The viewer has thankfully been spared the oftentimes hopeless wading through the morass of materials which CADE provided to The Unstitute to back his thesis, and the archive has furthermore been compiled and arranged into thematic segments in separate rooms. This process has of course necessitated heavy editing, and at least 70% of material has been cut away from the public view at the behest of a semblance of coherence. At some future time it may be deemed necessary to revise the current arrangement, and future curators may have different approaches and perspectives that necessitate further modulation in the favour of advancing a new thesis. For the present moment however, the curator has favoured the view of presenting the material from the point of view that the crisis which CADE has seen is indeed real, and has an unknown or unknowable cause, despite all evidence to the contrary. Which of course brings us to the difficulty of selection itself. The curator has been charged with piecing together a puzzle, the end result of which is of a picture that either has never been seen before and which cannot therefore be recognised, or which quite possibly is perceptible only from CADE’s perspective, or which, if we can speak of such a thing at all, looks to all intents and purposes, like nothing. Inasmuch as no instructions for the curator have been provided by CADE himself, the final selection and editing process has proceeded along the lines of advancing the thesis that an (x) exists, and no attempt has been made by the curator to qualify, question or negate this thesis. Whether this thesis provides evidence of a personal crisis for CADE alone, or if it indeed points at some future catastrophe which is obfuscated by the conceit of the reality principle evinced by our age is something left for the viewer to decide.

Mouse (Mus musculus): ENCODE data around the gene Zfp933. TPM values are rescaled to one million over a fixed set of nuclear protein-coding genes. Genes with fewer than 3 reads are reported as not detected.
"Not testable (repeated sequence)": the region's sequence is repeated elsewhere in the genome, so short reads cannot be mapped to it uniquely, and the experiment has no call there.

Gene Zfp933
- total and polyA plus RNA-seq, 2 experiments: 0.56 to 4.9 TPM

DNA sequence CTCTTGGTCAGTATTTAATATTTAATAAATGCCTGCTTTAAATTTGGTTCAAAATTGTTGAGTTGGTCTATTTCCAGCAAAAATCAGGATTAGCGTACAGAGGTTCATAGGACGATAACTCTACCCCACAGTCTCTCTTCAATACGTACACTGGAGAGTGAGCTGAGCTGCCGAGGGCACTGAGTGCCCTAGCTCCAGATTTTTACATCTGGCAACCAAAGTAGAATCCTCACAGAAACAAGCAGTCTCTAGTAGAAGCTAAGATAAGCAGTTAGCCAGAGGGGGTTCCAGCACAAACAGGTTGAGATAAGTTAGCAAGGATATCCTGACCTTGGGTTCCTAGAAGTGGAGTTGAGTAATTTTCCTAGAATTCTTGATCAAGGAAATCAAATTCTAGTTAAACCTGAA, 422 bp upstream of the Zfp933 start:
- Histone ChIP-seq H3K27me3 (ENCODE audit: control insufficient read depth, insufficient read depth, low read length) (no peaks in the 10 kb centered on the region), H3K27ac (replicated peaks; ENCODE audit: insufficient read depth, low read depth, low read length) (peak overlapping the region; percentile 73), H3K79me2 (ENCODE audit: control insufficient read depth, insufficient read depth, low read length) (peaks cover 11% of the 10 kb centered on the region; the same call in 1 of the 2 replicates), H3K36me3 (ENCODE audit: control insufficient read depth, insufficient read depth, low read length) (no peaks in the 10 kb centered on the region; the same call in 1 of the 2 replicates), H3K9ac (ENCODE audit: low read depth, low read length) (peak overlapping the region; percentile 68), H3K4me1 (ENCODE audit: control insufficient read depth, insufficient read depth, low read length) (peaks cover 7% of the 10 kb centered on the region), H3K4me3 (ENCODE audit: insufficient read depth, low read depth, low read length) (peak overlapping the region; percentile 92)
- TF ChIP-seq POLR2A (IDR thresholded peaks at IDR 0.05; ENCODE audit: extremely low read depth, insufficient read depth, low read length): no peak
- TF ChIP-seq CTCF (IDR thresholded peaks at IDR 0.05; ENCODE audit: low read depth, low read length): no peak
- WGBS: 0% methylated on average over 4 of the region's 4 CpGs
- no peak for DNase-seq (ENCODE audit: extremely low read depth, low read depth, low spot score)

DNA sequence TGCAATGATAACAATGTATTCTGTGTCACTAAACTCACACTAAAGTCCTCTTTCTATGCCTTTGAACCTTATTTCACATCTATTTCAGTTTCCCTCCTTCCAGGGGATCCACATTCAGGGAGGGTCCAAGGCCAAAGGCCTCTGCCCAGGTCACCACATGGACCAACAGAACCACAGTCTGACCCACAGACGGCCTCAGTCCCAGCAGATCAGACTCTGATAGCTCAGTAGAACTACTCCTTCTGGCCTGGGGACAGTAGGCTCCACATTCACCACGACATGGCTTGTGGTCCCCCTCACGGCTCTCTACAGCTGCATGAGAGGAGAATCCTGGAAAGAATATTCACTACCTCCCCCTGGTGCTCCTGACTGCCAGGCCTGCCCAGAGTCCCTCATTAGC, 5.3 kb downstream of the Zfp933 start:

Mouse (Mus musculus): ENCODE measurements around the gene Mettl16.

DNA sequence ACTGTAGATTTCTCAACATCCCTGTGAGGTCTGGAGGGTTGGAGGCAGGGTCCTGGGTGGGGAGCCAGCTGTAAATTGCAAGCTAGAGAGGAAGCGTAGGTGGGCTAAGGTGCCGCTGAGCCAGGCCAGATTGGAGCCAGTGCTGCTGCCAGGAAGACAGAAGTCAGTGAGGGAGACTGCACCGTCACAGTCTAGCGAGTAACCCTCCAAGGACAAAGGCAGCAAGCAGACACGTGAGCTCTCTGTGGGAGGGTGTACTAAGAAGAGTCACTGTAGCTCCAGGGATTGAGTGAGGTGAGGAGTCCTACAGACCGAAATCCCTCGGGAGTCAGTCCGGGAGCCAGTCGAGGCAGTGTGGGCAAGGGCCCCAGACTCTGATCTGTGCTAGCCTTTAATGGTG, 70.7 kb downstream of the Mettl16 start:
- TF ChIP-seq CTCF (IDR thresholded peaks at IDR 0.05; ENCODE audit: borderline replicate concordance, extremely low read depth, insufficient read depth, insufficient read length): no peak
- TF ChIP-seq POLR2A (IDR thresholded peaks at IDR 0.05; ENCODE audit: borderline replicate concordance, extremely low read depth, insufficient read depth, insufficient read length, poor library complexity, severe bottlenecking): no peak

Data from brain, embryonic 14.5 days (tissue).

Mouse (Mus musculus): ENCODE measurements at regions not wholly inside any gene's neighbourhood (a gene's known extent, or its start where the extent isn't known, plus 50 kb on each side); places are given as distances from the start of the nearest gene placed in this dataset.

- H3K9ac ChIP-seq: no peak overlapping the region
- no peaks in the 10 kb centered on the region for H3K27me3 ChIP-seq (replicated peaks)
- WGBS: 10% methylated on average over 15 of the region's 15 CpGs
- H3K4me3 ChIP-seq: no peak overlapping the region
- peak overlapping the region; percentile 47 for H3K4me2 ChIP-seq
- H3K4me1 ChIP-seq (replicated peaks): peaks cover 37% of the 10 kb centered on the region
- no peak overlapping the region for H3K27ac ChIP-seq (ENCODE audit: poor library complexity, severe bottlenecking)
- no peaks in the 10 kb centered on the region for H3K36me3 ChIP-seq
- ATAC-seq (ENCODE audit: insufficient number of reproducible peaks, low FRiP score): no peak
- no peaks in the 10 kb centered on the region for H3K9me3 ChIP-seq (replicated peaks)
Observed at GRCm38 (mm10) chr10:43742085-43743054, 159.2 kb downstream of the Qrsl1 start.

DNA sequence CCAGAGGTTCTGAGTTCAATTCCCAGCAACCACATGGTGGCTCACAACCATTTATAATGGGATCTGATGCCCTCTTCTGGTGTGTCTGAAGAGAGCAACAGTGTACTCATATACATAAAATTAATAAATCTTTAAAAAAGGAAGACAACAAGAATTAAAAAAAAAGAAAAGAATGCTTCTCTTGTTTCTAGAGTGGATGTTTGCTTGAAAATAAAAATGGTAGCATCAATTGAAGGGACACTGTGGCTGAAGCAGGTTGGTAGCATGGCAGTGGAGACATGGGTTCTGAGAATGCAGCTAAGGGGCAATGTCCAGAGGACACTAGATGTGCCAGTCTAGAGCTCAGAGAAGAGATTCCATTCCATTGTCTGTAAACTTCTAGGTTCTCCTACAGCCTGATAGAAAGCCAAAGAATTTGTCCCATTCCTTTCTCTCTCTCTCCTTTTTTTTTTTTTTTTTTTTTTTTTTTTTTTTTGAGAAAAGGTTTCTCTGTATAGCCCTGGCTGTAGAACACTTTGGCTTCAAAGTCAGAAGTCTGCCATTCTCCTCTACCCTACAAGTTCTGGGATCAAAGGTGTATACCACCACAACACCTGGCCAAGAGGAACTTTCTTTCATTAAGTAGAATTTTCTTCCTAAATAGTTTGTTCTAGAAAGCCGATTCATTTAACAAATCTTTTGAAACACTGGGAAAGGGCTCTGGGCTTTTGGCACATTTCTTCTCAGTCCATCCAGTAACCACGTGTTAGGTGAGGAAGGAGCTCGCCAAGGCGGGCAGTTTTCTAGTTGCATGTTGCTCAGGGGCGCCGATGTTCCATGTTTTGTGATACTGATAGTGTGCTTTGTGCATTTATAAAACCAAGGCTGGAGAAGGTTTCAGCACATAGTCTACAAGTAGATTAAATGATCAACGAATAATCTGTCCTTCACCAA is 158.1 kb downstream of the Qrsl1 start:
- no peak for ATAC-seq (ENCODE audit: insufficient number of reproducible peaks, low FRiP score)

To round-off this short introduction we should say something of the crisis itself, for it is something only ever referred-to in the archive, and which is never evidenced along the lines of the healthy journalistic techniques we are all accustomed to. What actually occurred during those weeks in October/November? We can say, I think, with precision that it was recorded nowhere other than in this archive and therefore cannot be cross-referenced. But that is not an argument against the veracity of CADE’s research – rather it provokes difficulties in what we classify as perception and our roles as characters inserted into that perception. The following fragment from CADE’s journal provide us with a leaping-off point into the archive which he entitled himself “…drifting towards (x)….”

“Walking around Elephant and Castle I find myself drawn always back to this same back street. It doesn’t lead anywhere and it is not attractive in any way. But a strong feeling dissuades me from walking down it, despite the attraction which brings me back here time and again. This street has some quality which does not want to be walked-down, but which wants to be seen as an image from one perspective point. It is nothing more than an image from here, and not a street at all.”

CADE, Untitled diary fragment #129 [fall 2012]